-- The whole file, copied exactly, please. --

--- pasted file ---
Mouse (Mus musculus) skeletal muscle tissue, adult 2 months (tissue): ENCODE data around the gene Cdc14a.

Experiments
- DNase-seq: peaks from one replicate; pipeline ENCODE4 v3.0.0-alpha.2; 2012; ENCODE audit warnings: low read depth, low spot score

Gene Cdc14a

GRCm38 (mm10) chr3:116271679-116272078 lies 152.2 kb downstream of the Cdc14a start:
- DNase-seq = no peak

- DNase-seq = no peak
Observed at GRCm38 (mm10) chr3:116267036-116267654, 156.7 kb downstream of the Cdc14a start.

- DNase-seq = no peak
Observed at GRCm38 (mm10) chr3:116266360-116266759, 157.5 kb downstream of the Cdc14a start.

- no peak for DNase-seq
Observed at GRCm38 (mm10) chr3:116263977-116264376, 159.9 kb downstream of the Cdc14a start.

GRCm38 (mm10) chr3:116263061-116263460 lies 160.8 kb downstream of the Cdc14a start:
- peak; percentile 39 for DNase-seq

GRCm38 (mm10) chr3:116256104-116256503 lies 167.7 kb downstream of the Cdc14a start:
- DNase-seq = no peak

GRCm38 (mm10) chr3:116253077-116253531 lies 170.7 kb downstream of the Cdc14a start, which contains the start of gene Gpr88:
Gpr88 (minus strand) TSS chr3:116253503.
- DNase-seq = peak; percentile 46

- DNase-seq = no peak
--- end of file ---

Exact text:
Mouse (Mus musculus) skeletal muscle tissue, adult 2 months (tissue): ENCODE data around the gene Cdc14a.

Experiments
- DNase-seq: peaks from one replicate; pipeline ENCODE4 v3.0.0-alpha.2; 2012; ENCODE audit warnings: low read depth, low spot score

Gene Cdc14a

GRCm38 (mm10) chr3:116271679-116272078 lies 152.2 kb downstream of the Cdc14a start:
- DNase-seq = no peak

- DNase-seq = no peak
Observed at GRCm38 (mm10) chr3:116267036-116267654, 156.7 kb downstream of the Cdc14a start.

- DNase-seq = no peak
Observed at GRCm38 (mm10) chr3:116266360-116266759, 157.5 kb downstream of the Cdc14a start.

- no peak for DNase-seq
Observed at GRCm38 (mm10) chr3:116263977-116264376, 159.9 kb downstream of the Cdc14a start.

GRCm38 (mm10) chr3:116263061-116263460 lies 160.8 kb downstream of the Cdc14a start:
- peak; percentile 39 for DNase-seq

GRCm38 (mm10) chr3:116256104-116256503 lies 167.7 kb downstream of the Cdc14a start:
- DNase-seq = no peak

GRCm38 (mm10) chr3:116253077-116253531 lies 170.7 kb downstream of the Cdc14a start, which contains the start of gene Gpr88:
Gpr88 (minus strand) TSS chr3:116253503.
- DNase-seq = peak; percentile 46

- DNase-seq = no peak